ON THE SCOTT (VA) AMENDMENT TO THE REGULATIONS FROM THE EXECUTIVE IN NEED OF SCRUTINY ACT OF 2017
Mr. SCOTT of Virginia. Mr. Chairman, my amendment would exempt from coverage under the REINS Act any rule which pertains to workplace health and safety made by the Occupational Safety and Health Administration, OSHA, or the Mine Safety and Health Administration, MSHA, that is necessary to prevent or reduce the incidence of traumatic injury, cancer or irreversible lung disease.
I am offering the amendment because we should not be creating obstacles to the protection of life and limb. We should be concerned about repealing such workplace rules. Actually, this concern is not theoretical. There was a report from the chairman of the Freedom Caucus that actually calls for the repeal of multiple safety and health rules.
One OSHA rule, for example, will reduce slip, trip, and fall hazards, which are actually a leading cause of worker deaths and lost workday injuries. We found that this rule had not been updated since 1971, and OSHA has calculated that over 10 years the rule will prevent nearly 300 worker deaths and more than 58,000 lost-time injuries. The net benefit, cash benefit, of the rule is projected to be over $3 billion over 10 years.
Another rule at risk is the modernization of OSHA's beryllium exposure limit, a 70-year-old standard that was obsolete even before it was issued. Workers who inhaled beryllium can develop debilitating, incurable, and frequently fatal illnesses. One known as chronic beryllium disease also increased lung cancer.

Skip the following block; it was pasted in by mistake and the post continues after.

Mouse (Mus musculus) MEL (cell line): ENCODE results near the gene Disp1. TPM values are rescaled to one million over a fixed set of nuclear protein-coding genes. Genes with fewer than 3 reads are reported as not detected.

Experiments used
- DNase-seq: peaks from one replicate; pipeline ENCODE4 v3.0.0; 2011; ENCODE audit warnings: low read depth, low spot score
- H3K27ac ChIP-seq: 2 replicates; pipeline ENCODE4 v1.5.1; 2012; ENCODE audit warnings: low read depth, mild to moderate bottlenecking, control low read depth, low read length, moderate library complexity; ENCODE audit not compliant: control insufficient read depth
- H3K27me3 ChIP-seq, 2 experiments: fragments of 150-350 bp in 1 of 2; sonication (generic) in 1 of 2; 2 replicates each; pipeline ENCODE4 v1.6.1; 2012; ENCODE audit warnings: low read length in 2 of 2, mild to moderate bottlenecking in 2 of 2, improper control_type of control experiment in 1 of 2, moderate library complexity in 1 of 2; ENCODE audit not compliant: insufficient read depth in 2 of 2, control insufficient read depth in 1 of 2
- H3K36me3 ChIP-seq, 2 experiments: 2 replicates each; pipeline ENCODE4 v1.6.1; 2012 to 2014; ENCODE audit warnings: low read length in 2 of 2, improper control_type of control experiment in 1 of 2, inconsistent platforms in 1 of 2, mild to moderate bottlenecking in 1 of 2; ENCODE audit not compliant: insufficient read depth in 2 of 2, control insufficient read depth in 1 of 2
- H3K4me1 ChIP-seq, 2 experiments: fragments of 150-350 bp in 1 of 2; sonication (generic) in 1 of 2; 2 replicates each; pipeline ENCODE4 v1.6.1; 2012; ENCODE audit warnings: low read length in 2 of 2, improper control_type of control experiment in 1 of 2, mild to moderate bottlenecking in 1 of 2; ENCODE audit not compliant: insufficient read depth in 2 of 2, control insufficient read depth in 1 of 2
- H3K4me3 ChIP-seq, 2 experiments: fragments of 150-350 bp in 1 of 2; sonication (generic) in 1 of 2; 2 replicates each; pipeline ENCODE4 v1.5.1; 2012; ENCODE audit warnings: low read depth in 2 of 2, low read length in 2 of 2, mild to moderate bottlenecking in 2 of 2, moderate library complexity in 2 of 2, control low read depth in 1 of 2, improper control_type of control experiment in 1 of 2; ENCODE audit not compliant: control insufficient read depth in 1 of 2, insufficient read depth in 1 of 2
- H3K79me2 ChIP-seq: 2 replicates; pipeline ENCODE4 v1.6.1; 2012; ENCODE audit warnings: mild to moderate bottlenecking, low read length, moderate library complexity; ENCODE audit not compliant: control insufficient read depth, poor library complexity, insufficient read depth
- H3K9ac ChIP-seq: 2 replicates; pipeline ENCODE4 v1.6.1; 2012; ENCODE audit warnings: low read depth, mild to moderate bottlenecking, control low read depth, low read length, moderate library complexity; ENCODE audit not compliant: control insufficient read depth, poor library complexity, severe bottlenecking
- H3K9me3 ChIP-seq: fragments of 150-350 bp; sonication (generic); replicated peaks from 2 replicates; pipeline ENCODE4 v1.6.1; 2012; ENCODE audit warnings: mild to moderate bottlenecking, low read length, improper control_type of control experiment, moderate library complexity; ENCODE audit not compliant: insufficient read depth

In the 1940s, workers at the Atomic Energy Commission plants were contracting acute beryllium poisoning. To deal with the problem, two scientists agreed to set the exposure limit at 2 micrograms per cubic meter of air while sitting in the back of a taxicab on their way to a meeting. This discredited standard is often called the taxicab standard because there was no data to support it, and there is now significant scientific evidence that show that it has failed to protect workers.
One cost of keeping the so-called taxicab standard is estimated at the loss of nearly 100 lives a year. So we need to make sure that this rule is updated. It is in final stages after 18 years of development. The finalized rule is expected to come out soon. Other rules involve mine safety and other safety and health concerns.
The REINS Act would make it harder to protect workers' health and safety. The bill would create more bureaucracy by requiring that any major rule receive bicameral resolution of support within 70 legislative days prior to the rule taking effect.
This bill even provides for a reach back to consider rules issued last spring. Under this bill, a single House of Congress could block a rule. That raises significant constitutional concerns. By allowing a one-House veto, the bill violates the presentment clause of the Constitution of the United States.
My amendment ensures essential workplace safety protections are not jeopardized by this flawed legislation.
Mr. Chairman, I urge a ``yes'' vote on my amendment, and I reserve the balance of my time.